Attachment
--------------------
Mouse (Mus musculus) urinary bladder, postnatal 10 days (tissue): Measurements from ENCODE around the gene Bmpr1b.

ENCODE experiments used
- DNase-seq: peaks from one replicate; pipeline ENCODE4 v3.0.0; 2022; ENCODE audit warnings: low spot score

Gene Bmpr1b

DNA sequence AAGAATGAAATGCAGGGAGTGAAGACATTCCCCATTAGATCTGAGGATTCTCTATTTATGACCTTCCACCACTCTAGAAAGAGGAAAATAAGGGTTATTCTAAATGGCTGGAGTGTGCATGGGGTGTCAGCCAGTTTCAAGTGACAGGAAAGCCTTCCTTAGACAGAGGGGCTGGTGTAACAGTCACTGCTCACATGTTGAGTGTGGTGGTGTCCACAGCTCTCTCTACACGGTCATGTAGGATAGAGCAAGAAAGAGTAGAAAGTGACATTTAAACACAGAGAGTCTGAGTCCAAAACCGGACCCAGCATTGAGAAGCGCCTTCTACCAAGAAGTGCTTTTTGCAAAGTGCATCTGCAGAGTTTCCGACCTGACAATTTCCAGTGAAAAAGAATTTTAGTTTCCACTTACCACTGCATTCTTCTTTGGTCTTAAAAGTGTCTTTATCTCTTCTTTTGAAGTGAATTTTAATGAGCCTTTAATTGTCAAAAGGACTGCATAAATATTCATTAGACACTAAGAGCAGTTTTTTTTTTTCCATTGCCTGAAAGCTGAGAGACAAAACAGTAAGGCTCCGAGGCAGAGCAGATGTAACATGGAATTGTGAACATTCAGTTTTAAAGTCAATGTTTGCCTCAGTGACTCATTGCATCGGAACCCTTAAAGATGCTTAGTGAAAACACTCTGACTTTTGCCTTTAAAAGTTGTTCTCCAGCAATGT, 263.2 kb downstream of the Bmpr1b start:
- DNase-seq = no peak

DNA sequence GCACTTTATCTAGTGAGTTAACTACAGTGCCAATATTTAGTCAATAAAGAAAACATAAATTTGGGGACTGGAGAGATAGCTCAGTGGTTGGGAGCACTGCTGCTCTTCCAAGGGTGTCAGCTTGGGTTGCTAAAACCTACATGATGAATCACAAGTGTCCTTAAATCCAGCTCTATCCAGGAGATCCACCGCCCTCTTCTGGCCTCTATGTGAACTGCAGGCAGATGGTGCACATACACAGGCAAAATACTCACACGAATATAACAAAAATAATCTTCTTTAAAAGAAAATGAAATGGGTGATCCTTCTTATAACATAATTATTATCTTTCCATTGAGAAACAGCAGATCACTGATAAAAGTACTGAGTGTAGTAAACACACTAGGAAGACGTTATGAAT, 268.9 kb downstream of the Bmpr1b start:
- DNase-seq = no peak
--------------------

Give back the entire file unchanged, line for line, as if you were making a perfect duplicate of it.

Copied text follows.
Mouse (Mus musculus) urinary bladder, postnatal 10 days (tissue): Measurements from ENCODE around the gene Bmpr1b.

ENCODE experiments used
- DNase-seq: peaks from one replicate; pipeline ENCODE4 v3.0.0; 2022; ENCODE audit warnings: low spot score

Gene Bmpr1b

DNA sequence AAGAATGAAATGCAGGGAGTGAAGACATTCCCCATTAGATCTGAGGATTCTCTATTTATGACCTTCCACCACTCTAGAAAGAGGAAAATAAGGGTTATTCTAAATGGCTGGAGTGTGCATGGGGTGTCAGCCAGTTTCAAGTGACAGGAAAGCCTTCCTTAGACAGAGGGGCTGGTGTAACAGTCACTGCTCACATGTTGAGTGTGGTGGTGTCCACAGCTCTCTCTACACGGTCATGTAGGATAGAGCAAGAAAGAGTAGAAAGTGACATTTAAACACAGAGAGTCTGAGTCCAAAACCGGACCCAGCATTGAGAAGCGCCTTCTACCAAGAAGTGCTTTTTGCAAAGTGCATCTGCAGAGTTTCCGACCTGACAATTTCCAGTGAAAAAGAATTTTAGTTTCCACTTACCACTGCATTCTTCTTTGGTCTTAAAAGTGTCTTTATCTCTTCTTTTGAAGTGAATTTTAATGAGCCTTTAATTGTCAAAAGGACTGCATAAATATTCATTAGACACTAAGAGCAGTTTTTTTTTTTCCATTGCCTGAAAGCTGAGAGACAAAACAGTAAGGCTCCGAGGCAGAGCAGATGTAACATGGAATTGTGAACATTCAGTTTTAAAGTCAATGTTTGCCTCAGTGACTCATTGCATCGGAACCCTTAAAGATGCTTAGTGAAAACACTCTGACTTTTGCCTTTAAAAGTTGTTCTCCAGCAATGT, 263.2 kb downstream of the Bmpr1b start:
- DNase-seq = no peak

DNA sequence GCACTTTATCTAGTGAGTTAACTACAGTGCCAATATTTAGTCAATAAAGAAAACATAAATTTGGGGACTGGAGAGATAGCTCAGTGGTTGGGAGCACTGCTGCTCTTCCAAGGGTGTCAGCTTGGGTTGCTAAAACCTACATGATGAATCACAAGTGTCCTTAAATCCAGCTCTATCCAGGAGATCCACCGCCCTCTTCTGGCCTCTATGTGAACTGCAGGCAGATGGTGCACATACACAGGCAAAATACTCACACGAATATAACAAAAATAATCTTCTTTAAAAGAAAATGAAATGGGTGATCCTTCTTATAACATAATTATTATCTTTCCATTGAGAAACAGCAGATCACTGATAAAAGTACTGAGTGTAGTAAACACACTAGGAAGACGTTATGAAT, 268.9 kb downstream of the Bmpr1b start:
- DNase-seq = no peak